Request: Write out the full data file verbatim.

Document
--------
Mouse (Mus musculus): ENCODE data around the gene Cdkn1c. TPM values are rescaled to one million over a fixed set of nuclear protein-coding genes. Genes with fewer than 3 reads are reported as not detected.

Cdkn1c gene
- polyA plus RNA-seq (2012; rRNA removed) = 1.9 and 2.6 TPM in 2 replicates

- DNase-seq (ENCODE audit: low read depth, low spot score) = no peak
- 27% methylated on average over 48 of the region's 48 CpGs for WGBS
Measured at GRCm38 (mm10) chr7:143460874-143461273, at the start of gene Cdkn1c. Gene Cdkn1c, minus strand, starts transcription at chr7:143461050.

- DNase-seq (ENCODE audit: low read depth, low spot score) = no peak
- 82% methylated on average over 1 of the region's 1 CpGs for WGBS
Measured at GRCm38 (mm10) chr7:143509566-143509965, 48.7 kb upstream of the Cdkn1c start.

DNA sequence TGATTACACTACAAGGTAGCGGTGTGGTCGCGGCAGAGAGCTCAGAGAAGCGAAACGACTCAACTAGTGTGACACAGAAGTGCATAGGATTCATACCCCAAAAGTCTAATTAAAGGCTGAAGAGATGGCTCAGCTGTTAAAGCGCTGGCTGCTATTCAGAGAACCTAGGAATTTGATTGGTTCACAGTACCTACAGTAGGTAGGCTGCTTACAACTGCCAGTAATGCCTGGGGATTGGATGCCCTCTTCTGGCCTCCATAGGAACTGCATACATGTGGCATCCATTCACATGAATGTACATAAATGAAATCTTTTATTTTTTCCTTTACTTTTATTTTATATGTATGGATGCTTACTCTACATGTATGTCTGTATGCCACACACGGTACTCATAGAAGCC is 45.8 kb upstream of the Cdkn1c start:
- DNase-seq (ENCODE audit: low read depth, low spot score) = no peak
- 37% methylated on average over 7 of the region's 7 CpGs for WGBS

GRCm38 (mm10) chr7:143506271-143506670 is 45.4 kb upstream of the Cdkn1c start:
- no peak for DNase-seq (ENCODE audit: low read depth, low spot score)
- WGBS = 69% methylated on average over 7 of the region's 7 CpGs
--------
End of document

Mouse (Mus musculus): ENCODE data around the gene Cdkn1c. TPM values are rescaled to one million over a fixed set of nuclear protein-coding genes. Genes with fewer than 3 reads are reported as not detected.

Cdkn1c gene
- polyA plus RNA-seq (2012; rRNA removed) = 1.9 and 2.6 TPM in 2 replicates

- DNase-seq (ENCODE audit: low read depth, low spot score) = no peak
- 27% methylated on average over 48 of the region's 48 CpGs for WGBS
Measured at GRCm38 (mm10) chr7:143460874-143461273, at the start of gene Cdkn1c. Gene Cdkn1c, minus strand, starts transcription at chr7:143461050.

- DNase-seq (ENCODE audit: low read depth, low spot score) = no peak
- 82% methylated on average over 1 of the region's 1 CpGs for WGBS
Measured at GRCm38 (mm10) chr7:143509566-143509965, 48.7 kb upstream of the Cdkn1c start.

DNA sequence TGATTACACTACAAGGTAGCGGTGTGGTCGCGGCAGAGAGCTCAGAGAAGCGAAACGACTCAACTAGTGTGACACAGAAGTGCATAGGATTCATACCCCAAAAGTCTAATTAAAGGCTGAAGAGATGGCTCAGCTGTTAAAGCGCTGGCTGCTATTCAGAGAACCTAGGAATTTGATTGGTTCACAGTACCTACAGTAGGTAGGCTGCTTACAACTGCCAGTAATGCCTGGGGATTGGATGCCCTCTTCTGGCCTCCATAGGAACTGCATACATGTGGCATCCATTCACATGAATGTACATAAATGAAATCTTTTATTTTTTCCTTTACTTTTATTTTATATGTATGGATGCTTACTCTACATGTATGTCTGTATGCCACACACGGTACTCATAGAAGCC is 45.8 kb upstream of the Cdkn1c start:
- DNase-seq (ENCODE audit: low read depth, low spot score) = no peak
- 37% methylated on average over 7 of the region's 7 CpGs for WGBS

GRCm38 (mm10) chr7:143506271-143506670 is 45.4 kb upstream of the Cdkn1c start:
- no peak for DNase-seq (ENCODE audit: low read depth, low spot score)
- WGBS = 69% methylated on average over 7 of the region's 7 CpGs